They’re both first-ballot Hall of Famers with Super Bowl rings on their fingers.
They’re both shoo-ins for the Seahawks Ring of Honor once they hang ’em up.
One will go down as one of top athletes in Seattle pro sports history. The other will go down as one of the best linebackers of his generation.
Russell Wilson and Bobby Wagner are two of the greatest to ever lace ’em up in Seattle. The QB has eight Pro Bowl appearances and the LB seven. What they haven’t done, however, is make a deep playoff run as the principal players on their respective sides of the ball. Their legacies as all-timers is secure, but that doesn’t mean their résumés are gapless.
What do you think of when you reminisce about those Seahawks teams that reached the Super Bowl twice last decade? On defense, it’s likely the Legion of Boom, headed by Richard Sherman, Earl Thomas and Kam Chancellor. And though Wilson was much more than a game-manager, a prime Marshawn Lynch highlighted the offense that consistently wore defenders down.
It was Sherman and crew who landed the cover of Sports Illustrated. And it was Lynch who powered Seattle to the top of the NFL in rushing yards.
Now, however, there is no question whose offense or defense it is. But since that’s been the case, just what have the Seahawks done?
Well, there’s little doubt they’ve emerged as one of the most consistent regular-season teams in the league. Not since 2011 have they finished with a losing record, and just once in the past nine seasons have they missed the playoffs. But they haven’t made it to their conference championship game in seven years, and have just one playoff win in their past four seasons.
That’s not quite mediocre, but it’s perilously close.
So how much does this fall on Wilson or Wagner? Tough to say, really.
Wilson has put up MVP-like numbers in the first halves of the past two seasons before tapering off, but he was awful in last January’s playoff loss to the Rams. Wagner has been as reliable as just about any player in football, but a middle linebacker can only have so much impact on the entire D.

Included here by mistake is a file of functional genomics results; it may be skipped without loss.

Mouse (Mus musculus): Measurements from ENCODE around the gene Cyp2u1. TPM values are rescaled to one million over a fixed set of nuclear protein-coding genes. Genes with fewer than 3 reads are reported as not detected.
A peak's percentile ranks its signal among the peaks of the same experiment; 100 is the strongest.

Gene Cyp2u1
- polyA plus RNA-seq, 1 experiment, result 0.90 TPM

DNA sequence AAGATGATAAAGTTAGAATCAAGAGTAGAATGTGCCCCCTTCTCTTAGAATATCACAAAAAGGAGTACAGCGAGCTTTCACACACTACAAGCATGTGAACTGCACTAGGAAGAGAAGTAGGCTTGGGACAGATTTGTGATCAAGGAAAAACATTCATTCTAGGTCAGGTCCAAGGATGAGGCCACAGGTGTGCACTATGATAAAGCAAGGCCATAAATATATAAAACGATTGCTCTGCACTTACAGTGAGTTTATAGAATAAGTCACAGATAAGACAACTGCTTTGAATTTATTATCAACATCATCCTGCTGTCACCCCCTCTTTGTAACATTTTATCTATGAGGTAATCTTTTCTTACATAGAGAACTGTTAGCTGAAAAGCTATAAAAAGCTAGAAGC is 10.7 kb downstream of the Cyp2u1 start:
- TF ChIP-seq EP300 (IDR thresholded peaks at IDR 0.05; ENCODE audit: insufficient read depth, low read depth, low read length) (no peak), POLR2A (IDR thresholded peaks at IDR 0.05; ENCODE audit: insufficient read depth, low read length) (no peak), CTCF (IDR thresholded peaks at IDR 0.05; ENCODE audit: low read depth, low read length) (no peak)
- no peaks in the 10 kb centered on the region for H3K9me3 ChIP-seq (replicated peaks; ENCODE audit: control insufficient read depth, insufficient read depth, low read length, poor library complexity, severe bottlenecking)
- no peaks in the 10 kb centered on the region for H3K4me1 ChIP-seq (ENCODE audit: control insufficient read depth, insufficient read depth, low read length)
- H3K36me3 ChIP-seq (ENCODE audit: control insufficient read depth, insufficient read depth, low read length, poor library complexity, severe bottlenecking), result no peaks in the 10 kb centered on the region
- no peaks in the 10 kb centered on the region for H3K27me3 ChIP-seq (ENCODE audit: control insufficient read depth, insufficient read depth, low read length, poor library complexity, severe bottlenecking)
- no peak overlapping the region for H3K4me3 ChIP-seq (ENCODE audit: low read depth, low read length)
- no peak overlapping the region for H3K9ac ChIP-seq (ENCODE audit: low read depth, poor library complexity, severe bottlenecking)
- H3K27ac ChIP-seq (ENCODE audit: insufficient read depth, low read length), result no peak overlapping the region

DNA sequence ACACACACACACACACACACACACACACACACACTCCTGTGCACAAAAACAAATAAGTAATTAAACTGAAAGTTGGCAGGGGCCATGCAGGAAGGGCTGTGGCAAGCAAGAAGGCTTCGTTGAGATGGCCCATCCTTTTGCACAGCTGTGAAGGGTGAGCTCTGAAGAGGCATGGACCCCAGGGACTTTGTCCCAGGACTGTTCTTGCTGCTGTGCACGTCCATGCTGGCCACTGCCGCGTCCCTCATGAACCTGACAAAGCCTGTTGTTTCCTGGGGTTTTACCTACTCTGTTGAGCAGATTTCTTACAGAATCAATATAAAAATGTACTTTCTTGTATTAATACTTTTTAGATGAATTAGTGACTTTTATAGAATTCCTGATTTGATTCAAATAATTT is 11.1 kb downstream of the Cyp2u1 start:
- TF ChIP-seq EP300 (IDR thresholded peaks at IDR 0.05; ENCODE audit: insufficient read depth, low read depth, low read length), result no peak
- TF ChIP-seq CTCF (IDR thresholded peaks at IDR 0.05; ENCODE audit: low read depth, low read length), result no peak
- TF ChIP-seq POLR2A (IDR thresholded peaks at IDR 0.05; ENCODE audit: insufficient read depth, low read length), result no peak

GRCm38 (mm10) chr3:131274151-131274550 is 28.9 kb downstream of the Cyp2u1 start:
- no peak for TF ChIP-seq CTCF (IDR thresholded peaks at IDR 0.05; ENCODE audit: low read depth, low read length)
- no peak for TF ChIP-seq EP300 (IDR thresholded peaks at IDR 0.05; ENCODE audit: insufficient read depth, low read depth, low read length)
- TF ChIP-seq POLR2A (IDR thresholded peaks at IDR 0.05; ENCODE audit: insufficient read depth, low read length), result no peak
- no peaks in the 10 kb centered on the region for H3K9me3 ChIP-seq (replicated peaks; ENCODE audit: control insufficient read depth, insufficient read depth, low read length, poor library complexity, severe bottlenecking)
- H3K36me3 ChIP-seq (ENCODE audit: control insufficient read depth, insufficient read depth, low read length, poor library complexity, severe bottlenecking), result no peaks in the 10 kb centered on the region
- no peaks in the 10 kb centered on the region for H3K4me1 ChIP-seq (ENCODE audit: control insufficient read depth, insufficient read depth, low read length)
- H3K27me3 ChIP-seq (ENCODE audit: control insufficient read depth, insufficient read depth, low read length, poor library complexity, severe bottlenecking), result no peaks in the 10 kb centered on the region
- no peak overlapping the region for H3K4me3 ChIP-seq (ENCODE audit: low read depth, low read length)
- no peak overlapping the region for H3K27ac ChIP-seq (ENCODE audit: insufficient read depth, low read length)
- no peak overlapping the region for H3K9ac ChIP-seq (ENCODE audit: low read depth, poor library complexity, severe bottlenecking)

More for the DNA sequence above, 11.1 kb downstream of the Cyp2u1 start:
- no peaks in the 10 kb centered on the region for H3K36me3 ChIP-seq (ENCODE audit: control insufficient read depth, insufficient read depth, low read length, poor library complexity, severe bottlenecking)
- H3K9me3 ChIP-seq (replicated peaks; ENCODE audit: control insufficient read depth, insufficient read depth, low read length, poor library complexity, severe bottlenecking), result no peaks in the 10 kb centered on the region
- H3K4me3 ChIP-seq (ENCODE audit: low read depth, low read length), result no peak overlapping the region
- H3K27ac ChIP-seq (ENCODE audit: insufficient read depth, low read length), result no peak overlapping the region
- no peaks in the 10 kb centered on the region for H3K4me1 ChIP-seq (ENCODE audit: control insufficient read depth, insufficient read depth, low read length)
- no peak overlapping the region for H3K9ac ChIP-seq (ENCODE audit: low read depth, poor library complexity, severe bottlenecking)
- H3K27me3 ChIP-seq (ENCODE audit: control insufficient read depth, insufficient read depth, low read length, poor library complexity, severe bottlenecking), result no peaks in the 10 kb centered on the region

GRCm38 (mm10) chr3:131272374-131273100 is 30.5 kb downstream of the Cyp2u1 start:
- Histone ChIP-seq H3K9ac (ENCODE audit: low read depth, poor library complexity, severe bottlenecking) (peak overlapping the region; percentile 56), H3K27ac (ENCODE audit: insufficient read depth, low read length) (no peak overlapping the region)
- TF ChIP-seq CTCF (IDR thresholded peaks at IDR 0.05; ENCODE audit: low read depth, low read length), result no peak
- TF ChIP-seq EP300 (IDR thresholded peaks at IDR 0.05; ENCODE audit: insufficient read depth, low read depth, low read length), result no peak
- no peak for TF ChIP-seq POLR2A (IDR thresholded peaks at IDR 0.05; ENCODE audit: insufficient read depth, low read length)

How many years do they have left in their primes? (Wilson is 32 and Wagner 31,) Also tough to say. But being able to say they were the front men for a title team is still on the to-do list.
Wilson isn’t likely to talk about this, of course. He’ll tell you that winning is winning and it doesn’t matter who was the catalyst. But all competitors — particularly ones as dedicated to the craft as Wilson — care about individual accolades to some extent. In fact, Wilson was pretty straightforward about this last year when he said “I want to be MVP.”
Wagner is generally a bit more brash. A couple of years ago, after Thomas and Chancellor were officially off the team, a reporter asked him if he was now “the guy” on the Seahawks’ defense.
Replied a smiling Wagner: “I’ve been the guy.”
It’s hard to say what kind of ripple effect that infamous interception in the Super Bowl vs. the Patriots has had on the Seahawks. A budding dynasty just hasn’t had the impact on the league the way it seemed like it would seven years ago.
Maybe the last few seasons would have turned out the same regardless of the outcome of that game. It’s difficult to make a deep playoff run in the NFL no matter how high your level of talent.
But the truth is that for the Seahawks, it hasn’t been happening. They’ve basically been the Portland Trail Blazers of the NFL lately; a near guarantee to make the postseason, but a faint threat to actually win the tournament.
Again, it might not be fair to put this on Wilson and Wagner. But they are the faces of a franchise that has been struggling to meet its goals of late.
Sunday is the start of a season the 12s have been anticipating since January. Like the opening day of any sport, optimism will teem throughout the town.
Winning it all would spawn euphoria in hundreds of thousands of fans in the area. But for two guys on the roster, it would mean just that much more.